There's an old adage in wrestling that the world champion should be able to walk into any room and instantly attract every eye. You see it in others sports as well. When Michael Phelps walks onto a pool deck, he isn't just the guy who's won the most races. He looks like our divine ideal of a swimmer. Same with LeBron James on a basketball court.
But that wasn't Danielson. He was more of a Steph Curry — the ordinary dude whose skills inspired rapture. Guys like that are somehow admirable and lovable on a more human scale than the obvious demi-gods.
WWE, however, had no idea what to do with him when he joined the regular roster in 2010. Danielson looked nothing like the superheroes and villains Vince McMahon had spent a lifetime peddling to the public. But it was more than that. McMahon likes his stars to burst off the screen with world-conquering ambition, much as he does. Danielson, meanwhile, is a modest person who reads philosophy and tends an organic garden in his free time. He once talked of leaving the business to join the Peace Corps. He liked to tell the story of the company personality test on which he achieved the lowest score for ambition of anyone WWE officials had ever reviewed.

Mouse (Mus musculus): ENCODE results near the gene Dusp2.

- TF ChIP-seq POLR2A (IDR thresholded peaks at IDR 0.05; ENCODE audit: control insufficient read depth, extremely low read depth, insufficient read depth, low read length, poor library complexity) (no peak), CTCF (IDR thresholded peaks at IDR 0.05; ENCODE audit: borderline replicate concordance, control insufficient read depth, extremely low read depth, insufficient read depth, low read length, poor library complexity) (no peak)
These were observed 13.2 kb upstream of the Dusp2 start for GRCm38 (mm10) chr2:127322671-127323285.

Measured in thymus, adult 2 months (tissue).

That wasn't exactly right either. Danielson might not have lusted for fame or riches. But he burned to be great. He was, and this is what drew me to him, the ultimate craftsman.